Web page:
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Minority Report and Film Adaptation: Part 2

[See Minority Report and Film Adaptation Part 1.]

Dick, Philip K. Selected Stories of Philip K. Dick. New York: Pantheon Books, 2002.

[…] Anderton said: “You’ve probably grasped the basic legalistic drawback to precrime methodology. We’re taking in individuals who have broken no law.”

“But they surely will,” Witwer affirmed with conviction.

“Happily they don’t—because we get them first, before they can commit an act of violence. So the commission of the crime itself is absolute metaphysics. We claim they’re culpable. They, on the other hand, eternally claim they’re innocent. And, in a sense, they are.”

The lift let them out, and they again paced down a yellow corridor. “In our society we have no major crimes,” Anderton went on, “but we do have a detention camp full of would-be criminals. (228-229)

In “Minority Report,” John Anderton is the founder and chief of Precrime. He acknowledges the apparent dilemma of precrime, but he doesn’t consider it a dilemma: it’s not a problem to imprison people who would have been considered innocent under the old “post-crime” legal system (obviously, since they haven’t actually committed a crime), because they certainly would have committed a crime if given the chance. It’s an odd metaphysics: The people who will commit a crime have no free will; their future is determined. But for the police who know the future, it remains undetermined; they can prevent a crime they know will be committed. It’s unclear what happens to precriminals; they may be imprisoned only until the time of their alleged crime is past or they may be imprisoned indefinitely. But either way, the system is problematic, at least from a human-rights perspective: if the police can change the future, then the future must be indeterminate; and it seems—to me, anyway—that we could reasonably doubt the rectitude of a conviction for a potential crime, however likely. But Anderton has absolute faith in the system, until the prediction of his own commission of murder comes in:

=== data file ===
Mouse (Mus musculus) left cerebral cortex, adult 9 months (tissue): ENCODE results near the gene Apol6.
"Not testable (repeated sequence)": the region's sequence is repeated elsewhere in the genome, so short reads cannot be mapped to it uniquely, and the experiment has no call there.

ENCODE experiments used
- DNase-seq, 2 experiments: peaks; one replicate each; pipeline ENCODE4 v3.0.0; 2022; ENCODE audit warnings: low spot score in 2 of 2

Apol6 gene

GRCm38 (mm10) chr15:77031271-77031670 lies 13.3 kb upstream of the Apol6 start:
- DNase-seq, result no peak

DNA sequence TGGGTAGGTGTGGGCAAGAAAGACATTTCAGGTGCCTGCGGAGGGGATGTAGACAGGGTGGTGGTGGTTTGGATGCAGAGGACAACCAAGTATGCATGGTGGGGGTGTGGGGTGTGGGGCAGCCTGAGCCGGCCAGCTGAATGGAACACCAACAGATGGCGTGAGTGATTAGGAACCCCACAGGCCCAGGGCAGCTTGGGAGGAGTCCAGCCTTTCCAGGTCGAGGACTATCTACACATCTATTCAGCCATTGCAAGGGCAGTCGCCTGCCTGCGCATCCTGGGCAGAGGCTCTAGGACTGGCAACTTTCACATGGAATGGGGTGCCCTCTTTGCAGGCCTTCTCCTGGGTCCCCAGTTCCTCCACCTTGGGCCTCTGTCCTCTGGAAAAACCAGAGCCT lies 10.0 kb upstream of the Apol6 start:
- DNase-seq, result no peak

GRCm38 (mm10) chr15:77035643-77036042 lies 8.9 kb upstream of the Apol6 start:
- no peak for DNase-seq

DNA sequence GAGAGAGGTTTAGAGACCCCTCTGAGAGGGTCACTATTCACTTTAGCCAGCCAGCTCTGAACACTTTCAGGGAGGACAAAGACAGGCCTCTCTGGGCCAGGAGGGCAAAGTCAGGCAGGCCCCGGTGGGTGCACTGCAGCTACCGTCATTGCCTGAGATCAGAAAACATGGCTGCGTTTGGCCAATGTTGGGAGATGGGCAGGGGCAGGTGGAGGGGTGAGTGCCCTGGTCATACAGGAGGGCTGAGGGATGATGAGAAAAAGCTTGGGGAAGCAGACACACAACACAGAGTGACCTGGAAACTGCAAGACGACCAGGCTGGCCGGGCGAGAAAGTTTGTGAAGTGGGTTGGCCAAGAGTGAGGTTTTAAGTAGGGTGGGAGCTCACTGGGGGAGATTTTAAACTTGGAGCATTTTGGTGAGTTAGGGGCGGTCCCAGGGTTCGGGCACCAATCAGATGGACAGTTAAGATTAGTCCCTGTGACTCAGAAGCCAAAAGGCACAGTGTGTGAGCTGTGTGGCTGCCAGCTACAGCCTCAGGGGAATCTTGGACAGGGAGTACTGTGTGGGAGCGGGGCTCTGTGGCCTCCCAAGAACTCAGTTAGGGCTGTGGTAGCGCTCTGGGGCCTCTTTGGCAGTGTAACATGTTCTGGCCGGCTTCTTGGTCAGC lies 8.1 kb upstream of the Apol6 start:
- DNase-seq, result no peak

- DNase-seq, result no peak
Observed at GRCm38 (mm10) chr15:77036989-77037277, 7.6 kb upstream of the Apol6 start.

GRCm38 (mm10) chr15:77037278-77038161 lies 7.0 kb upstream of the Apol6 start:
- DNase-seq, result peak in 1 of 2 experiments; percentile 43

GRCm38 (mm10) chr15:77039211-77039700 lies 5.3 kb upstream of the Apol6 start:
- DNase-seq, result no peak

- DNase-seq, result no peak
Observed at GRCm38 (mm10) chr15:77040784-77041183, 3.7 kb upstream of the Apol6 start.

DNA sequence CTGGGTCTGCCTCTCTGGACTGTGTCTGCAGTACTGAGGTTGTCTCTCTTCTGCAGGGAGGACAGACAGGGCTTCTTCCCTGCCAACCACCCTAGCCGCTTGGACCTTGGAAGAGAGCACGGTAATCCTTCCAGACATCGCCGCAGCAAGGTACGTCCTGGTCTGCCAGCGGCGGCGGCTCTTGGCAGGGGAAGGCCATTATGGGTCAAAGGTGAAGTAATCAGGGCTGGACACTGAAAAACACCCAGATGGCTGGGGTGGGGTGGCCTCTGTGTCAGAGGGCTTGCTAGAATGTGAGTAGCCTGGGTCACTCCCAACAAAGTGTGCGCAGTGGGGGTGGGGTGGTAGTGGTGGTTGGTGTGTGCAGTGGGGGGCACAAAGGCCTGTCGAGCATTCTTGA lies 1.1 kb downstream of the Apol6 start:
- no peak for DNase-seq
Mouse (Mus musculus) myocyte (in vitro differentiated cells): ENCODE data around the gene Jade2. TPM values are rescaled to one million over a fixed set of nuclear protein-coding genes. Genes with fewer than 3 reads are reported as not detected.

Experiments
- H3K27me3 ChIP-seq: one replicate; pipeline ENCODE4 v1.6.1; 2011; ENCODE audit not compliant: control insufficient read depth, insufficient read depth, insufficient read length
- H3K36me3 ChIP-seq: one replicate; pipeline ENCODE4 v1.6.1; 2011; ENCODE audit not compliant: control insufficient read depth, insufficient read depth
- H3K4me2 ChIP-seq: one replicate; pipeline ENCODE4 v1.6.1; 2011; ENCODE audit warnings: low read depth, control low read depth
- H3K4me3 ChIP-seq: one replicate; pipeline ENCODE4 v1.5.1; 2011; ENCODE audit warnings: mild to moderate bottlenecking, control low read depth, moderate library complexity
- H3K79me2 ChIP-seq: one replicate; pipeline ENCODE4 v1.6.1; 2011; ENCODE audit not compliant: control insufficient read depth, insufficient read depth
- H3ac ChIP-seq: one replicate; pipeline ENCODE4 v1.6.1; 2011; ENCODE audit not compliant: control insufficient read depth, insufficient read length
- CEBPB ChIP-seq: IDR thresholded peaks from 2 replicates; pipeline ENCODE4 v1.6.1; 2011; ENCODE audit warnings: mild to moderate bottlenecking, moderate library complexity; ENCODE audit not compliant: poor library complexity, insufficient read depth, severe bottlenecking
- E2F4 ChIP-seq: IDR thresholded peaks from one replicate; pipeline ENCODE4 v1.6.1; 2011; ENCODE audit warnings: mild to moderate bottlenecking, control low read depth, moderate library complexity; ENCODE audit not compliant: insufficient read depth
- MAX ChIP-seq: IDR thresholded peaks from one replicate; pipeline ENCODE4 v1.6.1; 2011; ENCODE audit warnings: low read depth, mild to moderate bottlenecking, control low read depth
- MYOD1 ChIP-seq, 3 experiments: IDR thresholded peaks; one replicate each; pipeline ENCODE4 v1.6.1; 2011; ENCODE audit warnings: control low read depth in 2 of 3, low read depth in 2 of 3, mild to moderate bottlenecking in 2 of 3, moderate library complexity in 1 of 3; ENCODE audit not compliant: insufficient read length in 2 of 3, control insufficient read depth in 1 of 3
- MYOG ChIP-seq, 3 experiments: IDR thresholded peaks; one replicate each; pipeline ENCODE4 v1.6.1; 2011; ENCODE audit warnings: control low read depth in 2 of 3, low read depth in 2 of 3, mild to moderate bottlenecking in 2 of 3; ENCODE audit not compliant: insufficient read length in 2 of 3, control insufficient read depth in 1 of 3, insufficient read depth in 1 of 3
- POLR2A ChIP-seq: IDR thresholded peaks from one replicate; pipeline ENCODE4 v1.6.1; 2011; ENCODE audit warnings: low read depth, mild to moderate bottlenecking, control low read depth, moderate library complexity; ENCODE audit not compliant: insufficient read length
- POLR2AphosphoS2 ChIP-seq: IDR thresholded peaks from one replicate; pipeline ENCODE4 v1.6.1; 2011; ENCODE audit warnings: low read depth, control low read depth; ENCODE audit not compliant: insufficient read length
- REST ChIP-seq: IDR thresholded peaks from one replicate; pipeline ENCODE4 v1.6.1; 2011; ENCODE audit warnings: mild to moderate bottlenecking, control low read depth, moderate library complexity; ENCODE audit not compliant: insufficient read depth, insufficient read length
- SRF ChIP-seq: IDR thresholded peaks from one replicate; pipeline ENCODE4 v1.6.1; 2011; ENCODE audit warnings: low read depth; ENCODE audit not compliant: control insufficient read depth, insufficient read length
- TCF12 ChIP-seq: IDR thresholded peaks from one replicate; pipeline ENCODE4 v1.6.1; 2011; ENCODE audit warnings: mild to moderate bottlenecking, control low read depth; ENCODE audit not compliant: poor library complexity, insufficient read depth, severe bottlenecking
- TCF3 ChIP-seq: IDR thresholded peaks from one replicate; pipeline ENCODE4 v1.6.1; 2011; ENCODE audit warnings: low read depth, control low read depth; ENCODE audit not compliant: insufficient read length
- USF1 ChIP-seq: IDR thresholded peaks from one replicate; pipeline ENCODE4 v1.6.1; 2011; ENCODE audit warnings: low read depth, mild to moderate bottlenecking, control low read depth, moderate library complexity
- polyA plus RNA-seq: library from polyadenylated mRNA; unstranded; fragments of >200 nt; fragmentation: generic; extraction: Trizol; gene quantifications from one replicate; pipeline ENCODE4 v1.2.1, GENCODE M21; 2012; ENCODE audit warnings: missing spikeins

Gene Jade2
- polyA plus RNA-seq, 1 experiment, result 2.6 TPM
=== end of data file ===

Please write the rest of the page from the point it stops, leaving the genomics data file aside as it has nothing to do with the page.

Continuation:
“You have to be taken in—if Precrime is to survive. You’re thinking of your own safety. But think, for a moment, about the system. […] Which means more to you—your own personal safety or the existence of the system?”

“My safety,” Anderton answered, without hesitation.

“You’re positive?”

[…] “If the system can survive only by imprisoning innocent people, then it deserves to be destroyed. My personal safety is important because I’m a human being.” (250)

He has apparently be framed—by his new assistant Witwer, he first thinks, but it turns about to be the Army—for the future murder of retire general Leopold Kaplan, except it turns out he wasn’t framed: the prediction is accurate. But he nows he won’t kill Kaplan—he was going to kill Kaplan the Army manipulated events so that he would, and after he discovers this plot he suddenly has no reason to commit murder. As it turns out, though, that was the Army’s plan all along: get a murder prediction for Anderton, let him discover their plot to prevent him from actually committing the murder, then discredit Precrime by revealing the clearly inaccurate prediction. Their goal is to get Precrime shut down so they can step in and take control of the police state.